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the product being ordered, the customer who placed the order, and the salesperson who took the order. Degenerate dimensions identify the particular order line, and the junk dimension order_info specifies miscellaneous characteristics of the order. Each row in this fact table refers to a specific day, product, customer, salesperson, and order. For example, a fact table row may record the fact that on January 1, 2008 (a day), Hal Smith (a salesperson) took an order for 100 black ballpoint pens (a product) from ABC Stationery Emporium (a customer) as part of order number 299113. The fact table row records a relationship among these instances of day, salesperson, product, customer, and order. They are related to one another in the context of this particular order. Each of these dimension instances ABC Stationery, Hal Smith, January 1, black ballpoint pens may be related in other ways as well. ABC Stationery Emporium may have ordered other things from Hal Smith, perhaps on the same order or perhaps on completely different days. All of these relationships are made explicit by recording additional rows in the fact table, using the appropriate foreign keys. Each of these is a separate relationship in the context of an order. These dimensions can also be related in other contexts. A customer and salesperson, for example, may also become related when a proposal is presented, a product is returned, and so forth. If customer and salesperson can be related in different contexts, they belong in separate dimension tables. Fact tables will provide the different contexts. Those familiar with entity-relationship modeling are doubtless familiar with this type of explicit relationship. Every fact table is an example of what ER modelers refer to as an intersect table. It resolves a potential many-to-many relationship between each of the associated tables. Another type of relationship is implied in dimensional models, one that does not involve primary key / foreign key associations.
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Implicit Relationships Describe Affinities
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Unlike an entity-relationship model, a dimensional model also includes relationships that are not made explicit through joins. Although dimensional modelers do not think about their models in these terms, this distinction can be a source of confusion for ER modelers who are new to star schema design. Relationships between dimension attributes can be implied through their coexistence in a table. These relationships tend to exist only in a single context, representing a natural affinity rather than one based on process activities. The relationships among attributes in a dimension table may change over time but tend to be less volatile than those of the explicit variety. When implicit relationships do change, their history can be preserved through a type 2 slow change response. The orders star from Figure 6-1 contains many examples of implicit relationships. Within the product table, for example, are dimension attributes called product and brand. Since more than one product may share the same brand, an ER model would isolate these attributes in separate tables, relating them via a primary key / foreign key relationship. This approach makes sense in the context of an operational system, which must often support a high volume of concurrent transactions inserting, updating, and deleting data. As you learned in 1, dimensional models are not intended for an operational profile. Instead, they are optimized to support queries that potentially aggregate large volumes of data.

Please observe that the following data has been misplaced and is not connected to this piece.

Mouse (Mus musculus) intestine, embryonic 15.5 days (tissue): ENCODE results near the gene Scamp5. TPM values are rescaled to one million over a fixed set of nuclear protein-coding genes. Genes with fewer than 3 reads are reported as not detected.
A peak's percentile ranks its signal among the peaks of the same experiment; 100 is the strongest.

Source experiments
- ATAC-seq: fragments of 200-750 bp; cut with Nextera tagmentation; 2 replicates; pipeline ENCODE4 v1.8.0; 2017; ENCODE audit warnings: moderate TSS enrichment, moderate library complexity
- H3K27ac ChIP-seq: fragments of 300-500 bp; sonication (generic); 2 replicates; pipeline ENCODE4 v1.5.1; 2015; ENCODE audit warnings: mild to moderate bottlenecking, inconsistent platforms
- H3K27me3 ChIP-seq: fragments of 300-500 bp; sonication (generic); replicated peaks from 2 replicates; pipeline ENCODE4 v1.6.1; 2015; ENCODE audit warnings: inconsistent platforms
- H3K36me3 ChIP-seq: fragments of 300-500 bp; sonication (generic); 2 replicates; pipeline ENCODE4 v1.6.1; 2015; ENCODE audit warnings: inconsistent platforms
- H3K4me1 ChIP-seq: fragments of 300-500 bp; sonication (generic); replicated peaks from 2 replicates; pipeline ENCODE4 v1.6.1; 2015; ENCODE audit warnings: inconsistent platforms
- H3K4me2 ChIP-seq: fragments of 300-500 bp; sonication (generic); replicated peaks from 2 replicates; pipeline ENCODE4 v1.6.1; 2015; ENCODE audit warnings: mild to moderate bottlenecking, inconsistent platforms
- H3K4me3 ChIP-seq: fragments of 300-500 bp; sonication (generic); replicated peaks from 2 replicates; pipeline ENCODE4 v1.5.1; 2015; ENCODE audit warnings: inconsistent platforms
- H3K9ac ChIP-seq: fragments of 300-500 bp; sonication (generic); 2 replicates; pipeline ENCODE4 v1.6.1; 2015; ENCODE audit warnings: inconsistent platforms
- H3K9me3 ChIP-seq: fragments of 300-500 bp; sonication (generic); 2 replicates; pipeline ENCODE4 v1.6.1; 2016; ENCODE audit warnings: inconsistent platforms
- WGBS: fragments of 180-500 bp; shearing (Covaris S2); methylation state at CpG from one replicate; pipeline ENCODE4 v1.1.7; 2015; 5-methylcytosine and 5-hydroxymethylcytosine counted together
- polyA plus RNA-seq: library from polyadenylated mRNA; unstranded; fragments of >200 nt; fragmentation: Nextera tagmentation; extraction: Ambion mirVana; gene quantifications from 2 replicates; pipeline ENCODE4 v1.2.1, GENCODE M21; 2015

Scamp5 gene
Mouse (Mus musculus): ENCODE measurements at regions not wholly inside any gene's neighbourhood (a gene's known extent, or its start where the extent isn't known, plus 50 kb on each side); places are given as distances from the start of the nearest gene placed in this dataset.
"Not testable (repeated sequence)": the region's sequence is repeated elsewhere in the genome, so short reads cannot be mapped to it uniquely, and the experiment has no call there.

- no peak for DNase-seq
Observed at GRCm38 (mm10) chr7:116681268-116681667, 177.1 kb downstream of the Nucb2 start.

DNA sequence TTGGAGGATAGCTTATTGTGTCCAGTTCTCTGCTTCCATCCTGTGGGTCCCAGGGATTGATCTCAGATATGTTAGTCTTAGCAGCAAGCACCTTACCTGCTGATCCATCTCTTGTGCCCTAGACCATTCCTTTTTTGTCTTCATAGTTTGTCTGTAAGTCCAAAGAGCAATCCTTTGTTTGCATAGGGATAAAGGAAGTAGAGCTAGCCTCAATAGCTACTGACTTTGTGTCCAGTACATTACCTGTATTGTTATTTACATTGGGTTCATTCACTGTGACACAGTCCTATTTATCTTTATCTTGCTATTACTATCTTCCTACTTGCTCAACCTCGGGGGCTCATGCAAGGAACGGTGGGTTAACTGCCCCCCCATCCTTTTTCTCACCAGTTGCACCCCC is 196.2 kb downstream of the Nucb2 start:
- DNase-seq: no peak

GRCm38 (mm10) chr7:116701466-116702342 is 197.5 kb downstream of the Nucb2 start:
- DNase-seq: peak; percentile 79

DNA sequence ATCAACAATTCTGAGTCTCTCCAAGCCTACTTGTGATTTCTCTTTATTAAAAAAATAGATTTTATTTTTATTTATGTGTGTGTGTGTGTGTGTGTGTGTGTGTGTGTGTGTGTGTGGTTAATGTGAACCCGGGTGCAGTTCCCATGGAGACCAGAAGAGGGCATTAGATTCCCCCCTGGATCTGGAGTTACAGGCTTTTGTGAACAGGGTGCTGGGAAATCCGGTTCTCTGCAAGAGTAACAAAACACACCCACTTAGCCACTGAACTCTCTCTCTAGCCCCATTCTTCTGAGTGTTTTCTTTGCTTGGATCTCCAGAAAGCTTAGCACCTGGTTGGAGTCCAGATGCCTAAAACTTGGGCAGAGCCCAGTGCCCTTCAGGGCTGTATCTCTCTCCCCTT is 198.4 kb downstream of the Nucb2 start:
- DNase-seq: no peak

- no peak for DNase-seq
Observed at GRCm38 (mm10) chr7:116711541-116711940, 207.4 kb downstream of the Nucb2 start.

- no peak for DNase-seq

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6 More on Dimension Tables 117
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In this context, there is no need to separate brand from product. To do so would potentially impact the performance of queries involving large volumes of data by requiring additional join processing. NoTe In some situations, dimensional modelers use primary key / foreign key associations to make this kind of relationship explicit. This typically results in a variant of the star schema known as a snowflake, which will be discussed in 7, Hierarchies and Snowflakes. Unlike the relationship between a customer and salesperson, the relationship between a product and brand does not take on multiple contexts. Products and brands are related in only one way: membership in a brand. It is a natural affinity that does not depend on the execution of business activities. At a given point in time, a particular product has one associated brand. This relationship does not depend on a sale, the manufacturing process, or other significant processes tracked by the business. The relationship is not necessarily constant. It may change over time, and when it does, the change history can be tracked. If the brand designation of a particular product changes, for example, history can be preserved through a type 2 slow change. A new row is added to the dimension table for the product, and this new row contains the new brand designation. NoTe Perhaps a small audience is interested in tracking a business process that assigns brands to products. While this analytic requirement may suggest a fact table, the relatively small amount of activity argues for a different approach. 8, More Slow Change Techniques, provides a potential solution in the time-stamped dimension.
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